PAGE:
He also invented a luxury shaving cream that proved too expensive to market and a hair restorer that failed to improve his own balding condition. Hammond’s home and laboratory are in “Abbadia Mare,” a medieval-style castle near Gloucester, Massachusetts, which he began to build in the 1920’s to house his collection of medieval art and artifacts.
It overlooks the Reef of Norman’s Woe, the site of Henrj Wadsworth Longfellow’s The Wreck of the Hesperus. Complete with a moat and drawbridge, towers, battlements, and narrow stone staircases, it incorporates in its structure portions of various European buildings.
One bedroom had been an inquisition chamber; other rooms are composed of what were once a beer hall, an inn. a catacomb, and the adjunct to a cathedral. An inner courtyard with a Roman pool is surrounded by tropical foliage, which is kept lush by artificial rainstorms.
The outstanding feature of the castle is its Great Hall with an eight)’-five-foot tower, designed to house a gigantic pipe organ, which Hammond began to assemble in the 1920’s. This instrument, which has 10,000 pipes, four manuals, and 1-44 stops, many of which were taken from old churches, is one of the most magnificent in the world.
Occasionally organ recitals are given in the (neat Hall, which seats about 200 persons. Such noted organists as Virgil Fox and Richard Ellsasser have used the organ to make recordings. Hammond, who serves as director and curator of the castle museum, opens the castle to the public during July and August.
In 1912 Hammond served as United States delegate to the International Radio-Telegraphic Conference in London, and in 1927 he was appointed by President Calvin Coolidge to represent the United States at the International Radio Conference in Washington, D.C.
He has served on advisory boards concerned with national defense and has acted as a consulting engineer for several firms, including the General Electric Company and the Westinghouse Electric Corporation. He is president of the Hammond Research Corporation and serves as a research consultant and a director of the Radio Corporation of America.
Hammond was awarded an honorary ScD. degree by George Washington University in 1919. He received the Elliott Cresson Award of the Franklin Institute in Philadelphia in 1959, and in the same year the Institute of Radio Engineers conferred upon him its Fellow award. He is a Grand Officer of the Crown of Italy.
An early member of the Institute of Radio Engineers, Hammond is a former treasurer and director of that organization and has served as chairman of its special committees on membership and finance. He is a governor of the Aero Club, vice-president of the American Society of Aeronautical Engineers, and a Fellow of the American Geographic Society.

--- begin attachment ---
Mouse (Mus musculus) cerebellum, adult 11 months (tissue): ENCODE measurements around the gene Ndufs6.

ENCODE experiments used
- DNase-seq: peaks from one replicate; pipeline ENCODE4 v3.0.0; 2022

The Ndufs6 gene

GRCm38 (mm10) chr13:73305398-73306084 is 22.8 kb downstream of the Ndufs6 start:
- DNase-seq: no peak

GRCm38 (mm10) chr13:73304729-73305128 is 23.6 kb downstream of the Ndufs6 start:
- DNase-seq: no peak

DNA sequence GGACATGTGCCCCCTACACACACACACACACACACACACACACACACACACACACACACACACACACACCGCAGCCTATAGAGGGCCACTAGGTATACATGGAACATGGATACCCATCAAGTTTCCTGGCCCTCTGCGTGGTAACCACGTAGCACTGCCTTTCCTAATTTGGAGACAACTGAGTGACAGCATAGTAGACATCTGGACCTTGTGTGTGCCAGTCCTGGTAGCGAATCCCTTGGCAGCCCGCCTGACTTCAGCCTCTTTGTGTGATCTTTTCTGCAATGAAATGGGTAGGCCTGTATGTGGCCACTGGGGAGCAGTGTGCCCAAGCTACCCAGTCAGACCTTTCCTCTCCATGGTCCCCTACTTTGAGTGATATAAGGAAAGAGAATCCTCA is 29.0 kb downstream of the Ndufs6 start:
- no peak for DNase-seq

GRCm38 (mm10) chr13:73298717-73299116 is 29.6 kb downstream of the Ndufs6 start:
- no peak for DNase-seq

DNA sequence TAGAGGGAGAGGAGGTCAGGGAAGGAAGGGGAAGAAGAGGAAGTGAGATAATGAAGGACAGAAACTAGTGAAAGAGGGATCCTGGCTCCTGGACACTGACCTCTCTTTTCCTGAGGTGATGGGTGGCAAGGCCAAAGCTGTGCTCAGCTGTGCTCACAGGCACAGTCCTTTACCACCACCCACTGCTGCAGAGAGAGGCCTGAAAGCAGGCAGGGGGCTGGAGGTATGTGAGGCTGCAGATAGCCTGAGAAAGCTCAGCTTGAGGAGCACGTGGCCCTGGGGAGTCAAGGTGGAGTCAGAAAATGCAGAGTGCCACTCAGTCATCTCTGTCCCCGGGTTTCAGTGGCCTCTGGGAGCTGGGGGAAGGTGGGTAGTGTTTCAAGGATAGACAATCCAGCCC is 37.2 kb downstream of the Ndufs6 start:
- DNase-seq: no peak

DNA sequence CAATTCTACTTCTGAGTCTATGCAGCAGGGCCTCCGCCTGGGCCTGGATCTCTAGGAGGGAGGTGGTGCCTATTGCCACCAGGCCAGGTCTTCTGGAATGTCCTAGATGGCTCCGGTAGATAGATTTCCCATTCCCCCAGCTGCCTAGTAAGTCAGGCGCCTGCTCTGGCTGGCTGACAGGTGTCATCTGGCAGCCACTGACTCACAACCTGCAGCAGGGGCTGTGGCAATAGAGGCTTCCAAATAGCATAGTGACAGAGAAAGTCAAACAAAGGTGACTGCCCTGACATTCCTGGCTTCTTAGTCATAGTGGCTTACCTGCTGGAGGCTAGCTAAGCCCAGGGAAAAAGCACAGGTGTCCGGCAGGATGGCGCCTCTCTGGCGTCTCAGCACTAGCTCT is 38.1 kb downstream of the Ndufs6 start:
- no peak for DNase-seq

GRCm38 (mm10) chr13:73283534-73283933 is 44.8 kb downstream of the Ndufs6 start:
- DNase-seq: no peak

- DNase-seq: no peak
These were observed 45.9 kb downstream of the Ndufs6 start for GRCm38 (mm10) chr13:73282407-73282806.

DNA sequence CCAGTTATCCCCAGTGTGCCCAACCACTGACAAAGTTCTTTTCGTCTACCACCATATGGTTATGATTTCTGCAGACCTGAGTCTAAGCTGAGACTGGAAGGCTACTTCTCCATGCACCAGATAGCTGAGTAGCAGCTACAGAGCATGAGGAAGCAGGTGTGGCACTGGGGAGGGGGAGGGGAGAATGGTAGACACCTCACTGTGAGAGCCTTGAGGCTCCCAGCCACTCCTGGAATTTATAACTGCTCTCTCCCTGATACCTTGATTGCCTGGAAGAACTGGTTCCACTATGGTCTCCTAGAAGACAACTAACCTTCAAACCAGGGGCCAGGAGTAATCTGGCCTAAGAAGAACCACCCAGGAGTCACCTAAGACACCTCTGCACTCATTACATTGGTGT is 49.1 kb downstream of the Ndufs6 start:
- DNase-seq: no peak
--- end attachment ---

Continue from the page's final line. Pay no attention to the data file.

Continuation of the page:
He holds honorary memberships in the American Society of Mechanical Engineers, the National Institute of Inventors, and the Harvard Aeronautic Club. Other organizations to which he belongs include the Royal Society of Arts, the American Society of Aeronautical Engineers, and the University and Explorers clubs.
John Hays Hammond. Jr. was married to the former Irene Fenton, an artist, who died in December 1959. They had no children. Hammond is five feet eight inches tall, weighs 170 pounds, and has brown eyes, thinning brown hair, and what has been described as a “Byronic profile.”
He lives in his castle with a staff of servants, his English butler, and several generations of Siamese cats. John Hays Hammond Jr. generally chesses informally, dislikes crowds, and chooses as his companions’ artists, musicians, actors, and playwrights. He was a connoisseur of fine wines, and his interests include astrology and sailing.
A seasoned world traveler, he has taken part in expeditions to Venezuela and Labrador. Taking the advice of Alexander Graham Bell, he does most of his work late at night. According to Richard H. Miller, Hammond is “a man who has done exactly what he wanted to do, exactly as he planned to do it, and has relished every moment of it. John Hays Hammond Jr. was died on February 12, 1965 in New York.
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References – American Men of Science 10th ed (1960-62) Who’s Who in America, 1962-63 World Biography (1954)
Originally posted 2020-02-01 09:06:01.